Mr. Speaker, the bill is going through all of the normal parliamentary stages, including extensive work at committee, further debate at report stage with additional amendments being considered, and a third reading debate. Then, according to our parliamentary process, it will go on to the Senate for the appropriate consideration there. Therefore, all of the parliamentary steps are being properly complied with.
I would note that back in 2014, the head of the correctional officers union in this country at that particular time was quoted as saying, “We have to actively work to rid the Conservatives from power.” He accused the Harper government of endangering correctional officers with prison overcrowding and cuts to rehabilitative programming. Some of that will be corrected by C-83.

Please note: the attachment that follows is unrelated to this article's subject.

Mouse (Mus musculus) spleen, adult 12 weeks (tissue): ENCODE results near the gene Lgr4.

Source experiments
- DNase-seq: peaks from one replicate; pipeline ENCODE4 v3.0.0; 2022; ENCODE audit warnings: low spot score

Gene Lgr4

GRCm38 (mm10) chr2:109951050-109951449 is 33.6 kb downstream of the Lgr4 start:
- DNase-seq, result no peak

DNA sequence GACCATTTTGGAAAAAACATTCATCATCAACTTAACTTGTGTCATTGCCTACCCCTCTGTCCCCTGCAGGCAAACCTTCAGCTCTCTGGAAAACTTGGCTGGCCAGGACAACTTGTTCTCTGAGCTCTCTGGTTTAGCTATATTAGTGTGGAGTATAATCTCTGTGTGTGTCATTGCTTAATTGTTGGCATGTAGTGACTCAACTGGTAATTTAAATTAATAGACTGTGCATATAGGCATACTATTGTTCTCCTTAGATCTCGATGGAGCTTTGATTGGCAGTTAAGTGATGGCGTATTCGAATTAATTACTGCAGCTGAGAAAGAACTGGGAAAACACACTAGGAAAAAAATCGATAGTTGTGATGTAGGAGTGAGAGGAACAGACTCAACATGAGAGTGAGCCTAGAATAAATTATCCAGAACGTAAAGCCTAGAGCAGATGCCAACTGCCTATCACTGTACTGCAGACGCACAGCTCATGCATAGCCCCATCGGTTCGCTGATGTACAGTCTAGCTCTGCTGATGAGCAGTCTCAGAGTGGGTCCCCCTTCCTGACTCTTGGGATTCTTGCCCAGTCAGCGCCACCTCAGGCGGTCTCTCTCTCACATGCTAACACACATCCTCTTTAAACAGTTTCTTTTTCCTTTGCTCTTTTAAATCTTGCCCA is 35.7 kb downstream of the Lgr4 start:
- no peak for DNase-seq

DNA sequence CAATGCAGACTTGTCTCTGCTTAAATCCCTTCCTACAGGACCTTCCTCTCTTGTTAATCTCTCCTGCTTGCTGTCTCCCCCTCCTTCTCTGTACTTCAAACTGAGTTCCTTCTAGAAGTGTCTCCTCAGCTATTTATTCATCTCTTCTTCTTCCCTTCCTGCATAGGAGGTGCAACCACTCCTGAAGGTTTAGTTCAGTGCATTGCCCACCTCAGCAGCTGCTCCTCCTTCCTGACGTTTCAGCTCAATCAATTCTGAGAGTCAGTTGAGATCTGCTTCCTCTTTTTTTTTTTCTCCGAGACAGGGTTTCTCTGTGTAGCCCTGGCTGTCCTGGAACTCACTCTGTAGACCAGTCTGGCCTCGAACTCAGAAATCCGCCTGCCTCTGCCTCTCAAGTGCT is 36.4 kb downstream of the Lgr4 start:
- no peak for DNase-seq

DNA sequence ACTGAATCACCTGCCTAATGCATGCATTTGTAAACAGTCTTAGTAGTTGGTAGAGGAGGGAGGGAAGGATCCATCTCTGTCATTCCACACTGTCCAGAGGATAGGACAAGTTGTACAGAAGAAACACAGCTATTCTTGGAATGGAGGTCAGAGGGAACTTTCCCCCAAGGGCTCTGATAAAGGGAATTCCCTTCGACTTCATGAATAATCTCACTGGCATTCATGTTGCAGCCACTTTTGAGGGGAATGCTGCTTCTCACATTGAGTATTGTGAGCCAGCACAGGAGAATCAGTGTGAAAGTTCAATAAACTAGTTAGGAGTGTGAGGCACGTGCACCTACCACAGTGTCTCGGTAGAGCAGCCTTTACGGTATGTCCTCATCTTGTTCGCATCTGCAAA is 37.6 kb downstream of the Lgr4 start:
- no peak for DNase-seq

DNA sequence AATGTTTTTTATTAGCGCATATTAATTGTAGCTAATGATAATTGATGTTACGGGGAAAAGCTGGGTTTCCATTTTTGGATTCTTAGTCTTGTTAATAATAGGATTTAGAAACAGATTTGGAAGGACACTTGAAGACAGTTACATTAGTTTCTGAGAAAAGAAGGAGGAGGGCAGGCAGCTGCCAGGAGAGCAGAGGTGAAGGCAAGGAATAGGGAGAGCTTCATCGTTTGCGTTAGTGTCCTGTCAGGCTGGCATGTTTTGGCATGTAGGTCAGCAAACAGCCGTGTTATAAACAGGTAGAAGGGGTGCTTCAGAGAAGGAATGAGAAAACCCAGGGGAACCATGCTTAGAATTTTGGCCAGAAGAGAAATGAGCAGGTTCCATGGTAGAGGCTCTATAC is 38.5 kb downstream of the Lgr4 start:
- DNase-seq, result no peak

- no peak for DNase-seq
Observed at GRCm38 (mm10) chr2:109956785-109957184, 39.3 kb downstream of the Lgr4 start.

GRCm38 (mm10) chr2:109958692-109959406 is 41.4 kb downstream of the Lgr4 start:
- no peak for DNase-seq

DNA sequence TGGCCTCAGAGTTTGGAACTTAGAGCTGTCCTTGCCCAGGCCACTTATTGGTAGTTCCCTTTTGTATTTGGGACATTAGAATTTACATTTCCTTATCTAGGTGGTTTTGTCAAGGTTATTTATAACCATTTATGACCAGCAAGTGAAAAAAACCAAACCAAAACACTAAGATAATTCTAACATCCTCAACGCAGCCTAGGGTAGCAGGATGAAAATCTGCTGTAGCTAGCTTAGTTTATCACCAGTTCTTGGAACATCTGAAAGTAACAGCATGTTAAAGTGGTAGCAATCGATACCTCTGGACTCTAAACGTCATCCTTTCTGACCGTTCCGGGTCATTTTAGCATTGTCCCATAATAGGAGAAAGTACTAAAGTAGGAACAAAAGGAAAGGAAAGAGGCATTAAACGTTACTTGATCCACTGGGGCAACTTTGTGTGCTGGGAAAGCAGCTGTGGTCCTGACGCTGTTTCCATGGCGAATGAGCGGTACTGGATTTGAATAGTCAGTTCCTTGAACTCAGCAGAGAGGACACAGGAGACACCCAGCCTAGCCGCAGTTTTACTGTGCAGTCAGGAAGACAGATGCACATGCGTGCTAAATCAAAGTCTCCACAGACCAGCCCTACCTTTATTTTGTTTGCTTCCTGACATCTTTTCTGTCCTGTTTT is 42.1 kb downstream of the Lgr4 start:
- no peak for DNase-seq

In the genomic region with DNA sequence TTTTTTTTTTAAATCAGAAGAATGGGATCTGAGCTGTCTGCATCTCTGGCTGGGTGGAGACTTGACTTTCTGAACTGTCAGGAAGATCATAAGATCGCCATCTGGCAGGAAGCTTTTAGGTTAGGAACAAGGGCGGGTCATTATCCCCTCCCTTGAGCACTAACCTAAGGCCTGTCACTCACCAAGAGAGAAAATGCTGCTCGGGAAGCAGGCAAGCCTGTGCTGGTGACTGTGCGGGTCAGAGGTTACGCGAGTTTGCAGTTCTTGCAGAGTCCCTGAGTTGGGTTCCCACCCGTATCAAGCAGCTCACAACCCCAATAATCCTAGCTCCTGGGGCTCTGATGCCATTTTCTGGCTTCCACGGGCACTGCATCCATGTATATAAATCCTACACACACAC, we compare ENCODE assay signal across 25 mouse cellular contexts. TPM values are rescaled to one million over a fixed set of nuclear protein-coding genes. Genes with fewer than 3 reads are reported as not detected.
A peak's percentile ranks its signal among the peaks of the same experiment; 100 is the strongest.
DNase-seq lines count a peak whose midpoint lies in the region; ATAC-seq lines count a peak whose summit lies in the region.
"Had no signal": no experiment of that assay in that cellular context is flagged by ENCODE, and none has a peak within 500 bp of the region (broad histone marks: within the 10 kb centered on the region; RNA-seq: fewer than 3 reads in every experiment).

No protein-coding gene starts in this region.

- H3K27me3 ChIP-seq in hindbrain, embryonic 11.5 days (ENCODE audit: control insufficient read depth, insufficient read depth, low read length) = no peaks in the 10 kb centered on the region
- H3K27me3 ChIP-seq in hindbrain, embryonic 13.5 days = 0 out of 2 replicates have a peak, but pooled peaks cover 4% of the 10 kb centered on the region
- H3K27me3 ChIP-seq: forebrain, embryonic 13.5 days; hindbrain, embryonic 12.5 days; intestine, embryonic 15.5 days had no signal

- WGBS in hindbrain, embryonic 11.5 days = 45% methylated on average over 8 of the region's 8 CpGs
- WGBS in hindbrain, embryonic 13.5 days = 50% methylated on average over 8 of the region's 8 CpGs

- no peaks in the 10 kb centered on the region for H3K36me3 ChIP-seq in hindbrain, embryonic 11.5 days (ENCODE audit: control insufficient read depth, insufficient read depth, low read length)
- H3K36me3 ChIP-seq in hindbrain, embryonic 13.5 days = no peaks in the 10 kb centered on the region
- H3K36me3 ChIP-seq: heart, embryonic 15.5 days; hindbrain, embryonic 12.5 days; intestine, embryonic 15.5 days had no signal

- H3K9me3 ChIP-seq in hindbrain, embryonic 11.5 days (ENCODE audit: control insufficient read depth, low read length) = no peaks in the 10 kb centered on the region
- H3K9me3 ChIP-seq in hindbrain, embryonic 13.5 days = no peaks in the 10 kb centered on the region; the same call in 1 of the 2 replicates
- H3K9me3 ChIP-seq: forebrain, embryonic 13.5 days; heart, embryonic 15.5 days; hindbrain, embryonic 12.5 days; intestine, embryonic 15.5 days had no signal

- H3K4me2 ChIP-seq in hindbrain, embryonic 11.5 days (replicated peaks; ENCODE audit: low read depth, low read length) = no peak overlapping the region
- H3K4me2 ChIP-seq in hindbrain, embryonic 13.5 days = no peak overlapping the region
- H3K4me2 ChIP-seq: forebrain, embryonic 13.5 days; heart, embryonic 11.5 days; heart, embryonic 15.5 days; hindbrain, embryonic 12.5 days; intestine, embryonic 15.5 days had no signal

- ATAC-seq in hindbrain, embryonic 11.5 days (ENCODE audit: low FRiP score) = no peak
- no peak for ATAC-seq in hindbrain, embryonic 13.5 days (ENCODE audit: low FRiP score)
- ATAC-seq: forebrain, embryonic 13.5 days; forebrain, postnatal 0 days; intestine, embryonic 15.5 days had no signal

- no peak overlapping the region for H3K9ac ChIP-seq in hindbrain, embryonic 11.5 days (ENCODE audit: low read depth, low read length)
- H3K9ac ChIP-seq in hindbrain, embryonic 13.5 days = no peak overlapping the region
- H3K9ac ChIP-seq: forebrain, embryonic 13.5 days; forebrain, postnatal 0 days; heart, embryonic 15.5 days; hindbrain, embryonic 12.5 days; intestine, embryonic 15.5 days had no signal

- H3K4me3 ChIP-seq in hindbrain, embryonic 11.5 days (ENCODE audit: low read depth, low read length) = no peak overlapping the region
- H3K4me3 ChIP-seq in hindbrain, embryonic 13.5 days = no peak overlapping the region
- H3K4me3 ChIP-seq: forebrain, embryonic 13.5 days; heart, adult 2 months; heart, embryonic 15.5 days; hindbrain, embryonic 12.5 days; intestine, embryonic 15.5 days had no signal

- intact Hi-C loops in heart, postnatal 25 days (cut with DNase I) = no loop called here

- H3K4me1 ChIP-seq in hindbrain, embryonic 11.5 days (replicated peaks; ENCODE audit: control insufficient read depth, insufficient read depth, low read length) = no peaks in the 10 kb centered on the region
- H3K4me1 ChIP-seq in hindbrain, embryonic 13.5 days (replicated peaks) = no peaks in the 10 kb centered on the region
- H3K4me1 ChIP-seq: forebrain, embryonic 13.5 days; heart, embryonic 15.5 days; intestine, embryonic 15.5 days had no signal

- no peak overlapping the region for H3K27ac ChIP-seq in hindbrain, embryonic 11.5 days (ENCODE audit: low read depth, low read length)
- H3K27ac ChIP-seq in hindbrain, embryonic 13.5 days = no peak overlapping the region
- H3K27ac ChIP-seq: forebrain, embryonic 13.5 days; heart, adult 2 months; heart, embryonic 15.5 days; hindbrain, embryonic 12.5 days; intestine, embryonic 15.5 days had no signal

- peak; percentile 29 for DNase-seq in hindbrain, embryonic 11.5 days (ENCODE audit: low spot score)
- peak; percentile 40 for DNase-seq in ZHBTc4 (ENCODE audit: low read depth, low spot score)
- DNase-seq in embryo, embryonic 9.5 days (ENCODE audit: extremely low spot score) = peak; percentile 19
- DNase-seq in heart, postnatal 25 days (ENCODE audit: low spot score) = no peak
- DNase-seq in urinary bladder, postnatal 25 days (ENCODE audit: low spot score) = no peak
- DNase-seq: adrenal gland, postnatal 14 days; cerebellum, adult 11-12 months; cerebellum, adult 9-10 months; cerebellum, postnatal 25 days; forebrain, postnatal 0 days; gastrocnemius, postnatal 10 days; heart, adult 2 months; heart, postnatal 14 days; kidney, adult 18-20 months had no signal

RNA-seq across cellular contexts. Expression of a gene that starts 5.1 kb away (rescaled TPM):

I would also point out that the courts have said that to simply allow the present system of administrative segregation to expire in compliance with the court rulings, with nothing in place to replace it, would in fact make the system more dangerous. Therefore, all the measures in Bill C-83 are intended to address those very real issues that perpetuating the debate will not solve. Taking a decision will help us to come to a solution.
On the issue of consultation, I would point out that I have met with the correctional officers union on multiple occasions, both before and after Bill C-83 was introduced. This particular issue was discussed on every occasion.